Examines religious communities as advocates of environmental stewardship and sustainable agriculture practices.
Writing at the interface of religion and nature theory, US religious history, and environmental ethics, Todd LeVasseur presents the case for the emergence of a nascent “religious agrarianism” within certain subsets of Judaism and Christianity in the United States. Adherents of this movement, who share an environmental concern about the modern industrial food economy and a religiously grounded commitment to the values of locality, health, and justice, are creating new models for sustainable agrarian lifeways and practices. LeVasseur explores this greening of US religion through an extensive engagement with the scholarly literature on lived religion, network theory, and grounded theory, as well as through ethnographic case studies of two intentional communities at the vanguard of this movement: Koinonia Farm, an ecumenical Christian lay monastic community, and Hazon, a progressive Jewish environmental group.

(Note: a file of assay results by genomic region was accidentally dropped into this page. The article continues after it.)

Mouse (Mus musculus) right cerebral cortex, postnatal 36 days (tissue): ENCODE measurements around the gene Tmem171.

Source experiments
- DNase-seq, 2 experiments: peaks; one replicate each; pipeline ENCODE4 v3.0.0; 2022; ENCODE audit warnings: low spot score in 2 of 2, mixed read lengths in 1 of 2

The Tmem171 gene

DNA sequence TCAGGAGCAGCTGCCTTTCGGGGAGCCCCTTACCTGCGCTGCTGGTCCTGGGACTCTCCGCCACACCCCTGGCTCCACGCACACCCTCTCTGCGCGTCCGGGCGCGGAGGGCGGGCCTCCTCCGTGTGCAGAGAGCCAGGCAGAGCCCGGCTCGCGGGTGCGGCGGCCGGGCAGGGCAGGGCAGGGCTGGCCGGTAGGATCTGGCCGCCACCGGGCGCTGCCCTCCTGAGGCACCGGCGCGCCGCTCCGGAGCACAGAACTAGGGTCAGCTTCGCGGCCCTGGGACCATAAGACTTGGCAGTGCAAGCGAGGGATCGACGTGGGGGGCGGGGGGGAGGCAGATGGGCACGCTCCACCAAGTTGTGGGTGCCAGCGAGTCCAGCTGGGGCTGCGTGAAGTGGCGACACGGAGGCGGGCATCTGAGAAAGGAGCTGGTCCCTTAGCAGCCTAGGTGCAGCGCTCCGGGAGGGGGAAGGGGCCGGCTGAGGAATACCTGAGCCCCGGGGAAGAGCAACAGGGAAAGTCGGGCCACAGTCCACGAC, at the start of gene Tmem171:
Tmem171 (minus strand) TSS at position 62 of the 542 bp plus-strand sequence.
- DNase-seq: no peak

|Publisher:||State University of New York Press|
|Series:||SUNY series on Religion and the Environment Series|
|Product dimensions:||6.00(w) x 9.00(h) x (d)|
About the Author
Todd LeVasseur teaches religious studies and environmental and sustainability studies at the College of Charleston. He is the coeditor (with Pramod Parajuli and Norman Wirzba) of Religion and Sustainable Agriculture: World Spiritual Traditions and Food Ethics and the coeditor (with Anna Peterson) of Religion and Ecological Crisis: The “Lynn White Thesis” at Fifty.
Table of Contents
1. Sustainable Religion, Sustainable Ethics?
2. Koinonia and Christian Religious Agrarianism
3. Hazon and Jewish Religious Agrarianism
4. The Local ([Farm] Land)
5. Concepts of Health
6. Justice for All: From Soil to Worker, from Individual to Community
7. Conclusion: A Harvest of Ideas